Firewalking: Mind Over Matter or a Tool for Personal Growth, or Both?

If someone told you that walking barefoot over a hot bed of glowing embers could change your life in dramatic, positive ways, instead of making you the main course in a bizarre barbecue, would you do it?

Or could you muster the courage to stroll barefoot across sharp broken glass without needing so much as a Band-Aid at the other end?

A lot of people are walking the walk and, as a result, overcoming personal fears and limitations in their lives.

Firewalking has a long history in many cultures, where it was originally used as a test of faith and a rite of passage for young boys coming of age into manhood.

At the Firewalking Institute of Research and Education in Dallas, Charles Horton teaches people that they have the power to overcome seemingly insurmountable obstacles in their daily lives.

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"The message that we teach in all of our seminars is really about things that you build up in your head as being really difficult; getting the job or the mate of your dreams, or starting your own business. Whatever it is that's holding you back from accomplishing what you want, and the firewalk is just a wonderful example of that."

What may appear frightening at first glance is a stunning event to witness (and to experience firsthand, as I recently discovered) as people walk over fire or broken glass or attempt other exercises that produce a stronger, fresh attitude.

I went to a firewalking event at the New Jersey home of Michael Agugliaro, an entrepreneur and martial arts instructor for the past 25 years. He cautions about the potential danger.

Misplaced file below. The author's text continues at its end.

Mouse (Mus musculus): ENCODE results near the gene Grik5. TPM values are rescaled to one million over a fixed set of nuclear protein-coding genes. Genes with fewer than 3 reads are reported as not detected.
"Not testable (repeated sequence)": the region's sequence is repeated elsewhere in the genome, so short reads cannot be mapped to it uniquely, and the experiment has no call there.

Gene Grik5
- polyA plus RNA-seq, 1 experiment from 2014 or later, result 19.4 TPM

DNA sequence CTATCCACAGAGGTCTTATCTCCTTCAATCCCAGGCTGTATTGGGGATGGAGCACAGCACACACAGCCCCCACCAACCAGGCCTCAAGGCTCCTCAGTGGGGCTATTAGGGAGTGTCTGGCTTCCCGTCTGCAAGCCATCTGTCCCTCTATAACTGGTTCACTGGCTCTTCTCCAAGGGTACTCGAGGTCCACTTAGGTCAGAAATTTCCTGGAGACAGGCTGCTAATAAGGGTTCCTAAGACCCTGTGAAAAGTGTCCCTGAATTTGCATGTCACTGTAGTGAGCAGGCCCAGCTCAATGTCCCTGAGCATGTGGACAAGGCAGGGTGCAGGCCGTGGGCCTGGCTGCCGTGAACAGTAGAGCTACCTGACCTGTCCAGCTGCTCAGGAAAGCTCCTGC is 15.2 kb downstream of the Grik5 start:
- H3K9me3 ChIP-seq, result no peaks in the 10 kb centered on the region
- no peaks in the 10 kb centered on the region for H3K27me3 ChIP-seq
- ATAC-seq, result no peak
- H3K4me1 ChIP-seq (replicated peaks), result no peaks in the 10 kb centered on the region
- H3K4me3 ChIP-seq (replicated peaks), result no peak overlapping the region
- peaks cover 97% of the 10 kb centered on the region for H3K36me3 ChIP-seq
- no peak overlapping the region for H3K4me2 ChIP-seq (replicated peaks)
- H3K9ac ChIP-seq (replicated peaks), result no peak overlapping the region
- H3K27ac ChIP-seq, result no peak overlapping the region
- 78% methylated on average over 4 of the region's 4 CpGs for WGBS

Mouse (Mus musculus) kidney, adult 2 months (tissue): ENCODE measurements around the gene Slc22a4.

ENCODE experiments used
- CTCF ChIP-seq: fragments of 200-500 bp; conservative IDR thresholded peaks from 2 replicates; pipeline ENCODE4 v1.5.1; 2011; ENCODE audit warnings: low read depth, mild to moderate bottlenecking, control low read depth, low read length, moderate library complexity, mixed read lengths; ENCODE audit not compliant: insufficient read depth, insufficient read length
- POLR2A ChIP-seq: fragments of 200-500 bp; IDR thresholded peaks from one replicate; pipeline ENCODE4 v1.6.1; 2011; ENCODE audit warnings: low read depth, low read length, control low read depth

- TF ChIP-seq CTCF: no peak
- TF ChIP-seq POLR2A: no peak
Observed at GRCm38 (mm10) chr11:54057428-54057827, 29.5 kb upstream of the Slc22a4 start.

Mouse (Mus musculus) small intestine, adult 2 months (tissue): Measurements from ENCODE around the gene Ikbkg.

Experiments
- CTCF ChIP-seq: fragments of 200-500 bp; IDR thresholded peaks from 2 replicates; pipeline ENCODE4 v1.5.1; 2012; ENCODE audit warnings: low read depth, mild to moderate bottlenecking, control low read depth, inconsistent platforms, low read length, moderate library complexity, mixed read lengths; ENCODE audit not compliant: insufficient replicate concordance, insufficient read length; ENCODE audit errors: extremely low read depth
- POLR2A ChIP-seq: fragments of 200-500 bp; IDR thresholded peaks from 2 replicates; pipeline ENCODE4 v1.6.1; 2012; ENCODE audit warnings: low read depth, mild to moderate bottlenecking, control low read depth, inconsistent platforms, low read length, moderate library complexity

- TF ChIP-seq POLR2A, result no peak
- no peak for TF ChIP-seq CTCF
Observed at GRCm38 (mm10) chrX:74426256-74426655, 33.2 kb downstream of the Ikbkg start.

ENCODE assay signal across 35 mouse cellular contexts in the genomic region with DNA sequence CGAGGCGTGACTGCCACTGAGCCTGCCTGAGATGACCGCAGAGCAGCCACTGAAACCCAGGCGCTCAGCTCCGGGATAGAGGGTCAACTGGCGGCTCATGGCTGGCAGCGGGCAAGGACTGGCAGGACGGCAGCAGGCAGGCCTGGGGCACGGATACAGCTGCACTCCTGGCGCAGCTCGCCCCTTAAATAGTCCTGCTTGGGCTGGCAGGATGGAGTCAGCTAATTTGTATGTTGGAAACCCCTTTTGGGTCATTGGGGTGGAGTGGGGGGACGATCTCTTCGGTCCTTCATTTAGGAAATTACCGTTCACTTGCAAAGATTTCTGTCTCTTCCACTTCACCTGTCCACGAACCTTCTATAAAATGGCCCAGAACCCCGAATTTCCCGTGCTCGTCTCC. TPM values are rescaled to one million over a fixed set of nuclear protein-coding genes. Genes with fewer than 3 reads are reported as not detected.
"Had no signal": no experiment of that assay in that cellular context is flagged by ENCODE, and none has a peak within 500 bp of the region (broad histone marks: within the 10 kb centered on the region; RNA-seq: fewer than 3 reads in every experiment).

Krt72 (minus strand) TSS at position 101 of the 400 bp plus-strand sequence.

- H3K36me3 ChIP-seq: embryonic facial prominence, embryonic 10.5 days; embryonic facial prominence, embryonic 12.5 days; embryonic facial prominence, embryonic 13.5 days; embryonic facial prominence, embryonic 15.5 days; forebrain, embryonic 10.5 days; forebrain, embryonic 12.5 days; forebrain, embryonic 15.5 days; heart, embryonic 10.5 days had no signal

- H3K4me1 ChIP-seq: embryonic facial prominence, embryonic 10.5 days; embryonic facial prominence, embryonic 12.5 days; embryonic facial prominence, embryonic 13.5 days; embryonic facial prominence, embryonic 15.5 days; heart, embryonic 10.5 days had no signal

"There's inherent risks in everything," he says. "With firewalking, you can end up with a little blister, or you can end up being burned. It's all in your belief of what's going to happen when you go across it."

I must admit that standing there, facing the 8-foot-long fire pit -- composed of several layers of wooden logs that are doused with kerosene and set ablaze -- and staring at the hot, glowing embers, one of those little voices in my head urged me to just get into the car and quickly drive home.

Instead, I took that tentative step and, moments later, at the other end of the pit, with embers trailing from my naked feet, I felt exhilarated and, if you will, empowered. And that's the whole point.

Martial arts instructor and co-owner of Amazing Business Amazing Life, LLC, Michael Agugliaro walks over intense fire path while his wife, Jennifer Agugliaro, calmly strolls across hot coals at their home in Middlesex, N.J., August 2009. (Courtesy Michael/Jennifer Agugliaro)

"The only reason you believe, at first, that something like this is not possible, is because you had this belief programmed as a child," Agugliaro says. "Somewhere along the way, you were told, 'Don't touch that, it's hot.' The belief is something you've been programmed with -- just step outside that belief and then everything's possible."

Firewalking Is Introduced to the Public

Agugliaro's wife, Jennifer, has done a dozen firewalks and notices something about people who come at it with a skeptical point of view.

"I find it very common that those who come and really think it's a lot of baloney, get burned pretty bad -- their mind is not where it really needs to be, and I believe that just comes from a place of fear," she says.

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